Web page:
The summary statistics show that fishing household heads were relatively better educated than the non-fishing household heads. This may imply that the more that household heads learn, the higher is the probability of households to engage in fishing. The difference in educational status is statistically significant at the 1% level. Once the dam was open for fishing, the communities surrounding the dam did not show interest to operate in fishing for which better educated household heads found it easy to join the sector and engage in fishing.
In terms of family size and active family members, fishing households had large family sizes and active family members which might push them to be involved in fishing. The simple t-test has proved the presence of significant differences in family size and active family between fishing and non-fishing households which are statistically significant at the 10% and 1% level respectively.
The size of the irrigated land also varies between the fishing and non-fishing households. Non-fishing households were found irrigating larger land size in contrast to the fishing households. This may imply that non-fishing households concentrate more in crop farming than other alternative income sources like fishing. This is statistically significant at the 5% level. This implies that in areas where land is scarce and access to irrigation is minimal, fishing is considered as an alternative income source used to diversify livelihood strategies.
Fishing households live farther away than non-fishing households from Mekelle. The ones who are closer may prefer non-farm activities (daily labor) in Mekelle instead of spending their time in fishing. Nevertheless, the fishing households are closer to the district town (Yechila) where the hotels are located. In this town, all government offices are situated including the Agricultural and Rural Development Office (ARDO) which offers integrated agricultural support. Both are statistically significant at the 1% level.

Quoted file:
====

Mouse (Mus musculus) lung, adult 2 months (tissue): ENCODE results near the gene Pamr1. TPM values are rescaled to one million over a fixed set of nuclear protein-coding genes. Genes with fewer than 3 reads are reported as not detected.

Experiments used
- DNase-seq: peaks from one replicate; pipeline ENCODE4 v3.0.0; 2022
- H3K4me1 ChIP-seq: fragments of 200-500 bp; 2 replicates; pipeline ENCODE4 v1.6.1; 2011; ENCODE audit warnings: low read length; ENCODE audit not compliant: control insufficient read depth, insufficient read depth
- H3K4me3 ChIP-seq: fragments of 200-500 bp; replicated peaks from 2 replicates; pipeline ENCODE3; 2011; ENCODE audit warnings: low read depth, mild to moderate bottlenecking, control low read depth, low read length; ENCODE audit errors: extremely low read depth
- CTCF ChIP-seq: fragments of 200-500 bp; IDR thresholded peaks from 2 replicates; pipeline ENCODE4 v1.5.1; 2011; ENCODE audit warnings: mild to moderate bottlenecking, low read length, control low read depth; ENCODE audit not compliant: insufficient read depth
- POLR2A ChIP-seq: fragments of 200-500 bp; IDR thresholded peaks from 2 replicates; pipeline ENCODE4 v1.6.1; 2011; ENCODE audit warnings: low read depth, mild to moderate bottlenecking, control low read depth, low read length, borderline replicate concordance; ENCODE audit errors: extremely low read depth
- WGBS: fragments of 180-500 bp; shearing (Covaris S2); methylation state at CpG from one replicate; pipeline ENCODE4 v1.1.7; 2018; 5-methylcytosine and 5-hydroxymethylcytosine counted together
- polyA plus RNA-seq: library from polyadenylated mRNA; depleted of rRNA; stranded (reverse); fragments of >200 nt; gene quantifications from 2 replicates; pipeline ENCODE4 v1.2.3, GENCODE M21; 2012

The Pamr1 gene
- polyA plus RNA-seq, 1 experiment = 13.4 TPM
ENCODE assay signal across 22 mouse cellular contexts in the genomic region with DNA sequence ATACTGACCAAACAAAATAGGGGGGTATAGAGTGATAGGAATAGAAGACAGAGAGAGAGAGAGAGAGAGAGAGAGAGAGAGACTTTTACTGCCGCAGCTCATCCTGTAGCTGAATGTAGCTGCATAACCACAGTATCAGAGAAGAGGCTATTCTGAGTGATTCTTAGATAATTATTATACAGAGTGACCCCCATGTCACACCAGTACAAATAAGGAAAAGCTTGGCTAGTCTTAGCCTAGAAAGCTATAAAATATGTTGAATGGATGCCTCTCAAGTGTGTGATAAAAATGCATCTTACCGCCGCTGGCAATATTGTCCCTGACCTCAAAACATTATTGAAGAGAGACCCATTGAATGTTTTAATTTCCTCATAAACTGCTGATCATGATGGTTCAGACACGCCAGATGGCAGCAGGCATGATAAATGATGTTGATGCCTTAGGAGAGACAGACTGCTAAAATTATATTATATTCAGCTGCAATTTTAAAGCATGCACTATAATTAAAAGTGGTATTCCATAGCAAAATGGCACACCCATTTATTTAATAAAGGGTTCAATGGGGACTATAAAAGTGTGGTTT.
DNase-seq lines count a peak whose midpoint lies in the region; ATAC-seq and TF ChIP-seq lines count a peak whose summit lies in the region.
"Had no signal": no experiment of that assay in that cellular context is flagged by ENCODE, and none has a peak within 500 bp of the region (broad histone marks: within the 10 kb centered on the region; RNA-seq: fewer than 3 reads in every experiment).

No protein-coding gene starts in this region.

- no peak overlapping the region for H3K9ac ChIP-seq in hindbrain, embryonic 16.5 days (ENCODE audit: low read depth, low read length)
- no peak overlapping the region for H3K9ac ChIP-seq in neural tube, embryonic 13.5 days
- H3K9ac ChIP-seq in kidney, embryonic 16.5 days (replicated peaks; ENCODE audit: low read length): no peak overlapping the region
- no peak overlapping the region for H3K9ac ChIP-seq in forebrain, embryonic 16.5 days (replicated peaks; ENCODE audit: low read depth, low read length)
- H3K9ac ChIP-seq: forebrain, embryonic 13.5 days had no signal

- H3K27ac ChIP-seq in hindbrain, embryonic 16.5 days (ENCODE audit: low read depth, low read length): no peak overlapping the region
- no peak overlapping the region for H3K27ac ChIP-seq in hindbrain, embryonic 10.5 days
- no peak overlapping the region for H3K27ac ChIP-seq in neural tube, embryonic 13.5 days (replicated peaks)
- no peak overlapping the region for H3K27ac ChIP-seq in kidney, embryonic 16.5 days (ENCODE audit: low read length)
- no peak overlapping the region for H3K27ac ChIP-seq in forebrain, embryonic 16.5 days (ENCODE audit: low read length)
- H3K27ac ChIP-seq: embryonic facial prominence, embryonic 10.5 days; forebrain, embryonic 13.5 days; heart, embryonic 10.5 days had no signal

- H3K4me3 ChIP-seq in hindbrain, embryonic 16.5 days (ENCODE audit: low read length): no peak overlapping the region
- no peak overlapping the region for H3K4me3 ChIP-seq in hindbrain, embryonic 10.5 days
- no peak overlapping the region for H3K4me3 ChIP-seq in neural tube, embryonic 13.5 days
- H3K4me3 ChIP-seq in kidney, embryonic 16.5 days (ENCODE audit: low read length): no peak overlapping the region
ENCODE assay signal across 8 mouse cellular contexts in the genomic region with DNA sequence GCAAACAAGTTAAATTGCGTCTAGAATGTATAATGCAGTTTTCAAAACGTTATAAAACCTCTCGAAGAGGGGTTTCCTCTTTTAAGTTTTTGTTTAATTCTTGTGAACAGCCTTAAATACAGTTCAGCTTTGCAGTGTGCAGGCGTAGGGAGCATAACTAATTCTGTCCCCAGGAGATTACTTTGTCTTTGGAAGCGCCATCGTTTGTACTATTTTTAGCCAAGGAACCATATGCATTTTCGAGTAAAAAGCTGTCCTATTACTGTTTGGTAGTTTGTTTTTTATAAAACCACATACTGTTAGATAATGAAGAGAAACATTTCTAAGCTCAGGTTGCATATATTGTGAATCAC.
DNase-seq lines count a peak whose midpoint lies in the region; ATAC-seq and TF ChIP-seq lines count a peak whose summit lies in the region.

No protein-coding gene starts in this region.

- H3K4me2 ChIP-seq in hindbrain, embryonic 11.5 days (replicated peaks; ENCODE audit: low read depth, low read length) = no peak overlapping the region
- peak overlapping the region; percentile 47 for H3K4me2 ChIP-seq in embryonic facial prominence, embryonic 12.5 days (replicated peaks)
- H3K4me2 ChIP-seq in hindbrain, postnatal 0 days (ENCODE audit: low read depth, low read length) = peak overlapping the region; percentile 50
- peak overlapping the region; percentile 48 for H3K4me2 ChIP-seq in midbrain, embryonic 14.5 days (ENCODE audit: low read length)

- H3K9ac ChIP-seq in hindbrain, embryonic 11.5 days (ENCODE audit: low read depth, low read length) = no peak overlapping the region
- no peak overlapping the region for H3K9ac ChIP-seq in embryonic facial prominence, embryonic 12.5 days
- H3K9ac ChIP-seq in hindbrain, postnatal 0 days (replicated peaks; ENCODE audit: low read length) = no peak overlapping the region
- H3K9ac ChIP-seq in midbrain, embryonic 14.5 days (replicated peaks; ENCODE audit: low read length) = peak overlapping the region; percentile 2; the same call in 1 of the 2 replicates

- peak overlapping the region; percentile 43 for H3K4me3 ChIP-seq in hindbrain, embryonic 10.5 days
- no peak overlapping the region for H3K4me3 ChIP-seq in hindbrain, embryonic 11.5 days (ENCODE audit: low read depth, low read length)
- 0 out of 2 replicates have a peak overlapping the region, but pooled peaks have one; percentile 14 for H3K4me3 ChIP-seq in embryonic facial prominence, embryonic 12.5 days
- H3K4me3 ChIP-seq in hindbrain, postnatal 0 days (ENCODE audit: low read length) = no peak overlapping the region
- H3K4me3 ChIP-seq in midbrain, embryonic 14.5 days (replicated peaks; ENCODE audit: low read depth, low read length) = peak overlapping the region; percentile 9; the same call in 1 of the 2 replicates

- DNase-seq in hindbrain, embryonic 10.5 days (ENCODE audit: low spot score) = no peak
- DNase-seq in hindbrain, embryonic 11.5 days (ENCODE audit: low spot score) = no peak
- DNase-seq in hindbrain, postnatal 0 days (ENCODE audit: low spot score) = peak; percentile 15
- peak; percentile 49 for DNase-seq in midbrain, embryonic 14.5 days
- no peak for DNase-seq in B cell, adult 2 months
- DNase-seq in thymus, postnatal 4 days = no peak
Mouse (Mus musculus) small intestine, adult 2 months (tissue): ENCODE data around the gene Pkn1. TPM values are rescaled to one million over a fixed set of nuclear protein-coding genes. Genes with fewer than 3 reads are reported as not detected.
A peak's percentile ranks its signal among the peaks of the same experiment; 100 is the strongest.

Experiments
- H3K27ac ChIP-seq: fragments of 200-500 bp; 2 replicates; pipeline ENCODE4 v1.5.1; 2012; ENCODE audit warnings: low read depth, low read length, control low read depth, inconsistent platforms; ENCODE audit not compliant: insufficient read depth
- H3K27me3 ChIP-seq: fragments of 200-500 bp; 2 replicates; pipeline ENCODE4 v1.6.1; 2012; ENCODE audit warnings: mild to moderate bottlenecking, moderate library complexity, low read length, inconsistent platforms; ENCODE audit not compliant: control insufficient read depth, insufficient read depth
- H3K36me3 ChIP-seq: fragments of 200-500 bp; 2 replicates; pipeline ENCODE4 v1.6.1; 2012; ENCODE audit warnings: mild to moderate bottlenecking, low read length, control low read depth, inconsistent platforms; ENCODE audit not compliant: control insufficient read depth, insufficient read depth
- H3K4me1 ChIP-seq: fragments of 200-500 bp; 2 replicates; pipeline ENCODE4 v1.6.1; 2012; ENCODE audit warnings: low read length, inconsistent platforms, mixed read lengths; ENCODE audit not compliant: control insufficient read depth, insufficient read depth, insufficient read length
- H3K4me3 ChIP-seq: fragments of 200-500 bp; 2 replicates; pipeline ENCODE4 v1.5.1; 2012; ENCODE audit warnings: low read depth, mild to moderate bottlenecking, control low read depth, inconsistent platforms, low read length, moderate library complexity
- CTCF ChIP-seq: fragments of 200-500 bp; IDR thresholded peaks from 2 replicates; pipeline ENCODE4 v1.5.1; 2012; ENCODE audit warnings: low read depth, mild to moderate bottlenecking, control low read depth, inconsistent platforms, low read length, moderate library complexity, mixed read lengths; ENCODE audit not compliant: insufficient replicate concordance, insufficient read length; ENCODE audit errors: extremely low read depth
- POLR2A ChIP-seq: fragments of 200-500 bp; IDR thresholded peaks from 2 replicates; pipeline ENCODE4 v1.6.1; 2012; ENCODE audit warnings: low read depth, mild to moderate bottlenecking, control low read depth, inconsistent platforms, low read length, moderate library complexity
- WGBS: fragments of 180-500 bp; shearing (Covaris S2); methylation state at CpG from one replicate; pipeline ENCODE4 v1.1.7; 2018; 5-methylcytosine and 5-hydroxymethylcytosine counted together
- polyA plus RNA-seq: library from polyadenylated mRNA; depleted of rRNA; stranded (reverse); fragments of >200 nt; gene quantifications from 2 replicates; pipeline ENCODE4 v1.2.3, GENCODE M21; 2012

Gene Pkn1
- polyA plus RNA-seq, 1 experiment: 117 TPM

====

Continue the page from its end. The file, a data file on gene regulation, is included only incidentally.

This analysis clearly indicates the importance of fish to the food security and nutritional needs of most fishing families. This finding is consistent with the study of Asiedu (2012) [42] in which despite the large fish potential, a few organized fisheries are operating attributed to lack or absence of fish consumption habit. In relation to fish consumption pattern, 95% of the fishing households consume fish at household level in contrast to the 34% non-fishing households, which is statistically significant at the 1% level. This implies how fish is contributing to the households’ food security and nutritional requirements. Households consume, on average, 1.6 (approximately 2) days in a week. However, as Altenburg (2007) states [43], involving the rural poor in value chain development calls for a sound approach to address the complex trade-offs between income generation, food security, gender equity, sustainable natural resource management, and the overall livelihood resilience.
Differences in household income, agricultural and non-agricultural assets were also assessed as depicted in Table 2. It presents that non-fishing households possess more agricultural assets than the fishing households, which may imply the dependence of non-fishing households on crop farming. Credit taken by fishing households was larger compared with the non-fishing households, which may imply that access to credit has built their fishing capacity. The income from fishing has also given courage to take credits for fishing households. Fishing households are also characterized by higher income from fishing and working in cooperatives, attributing to higher total income by fishing households. Both of them are statistically significant at the 1% level, implying the significant contribution of fisheries to rural households.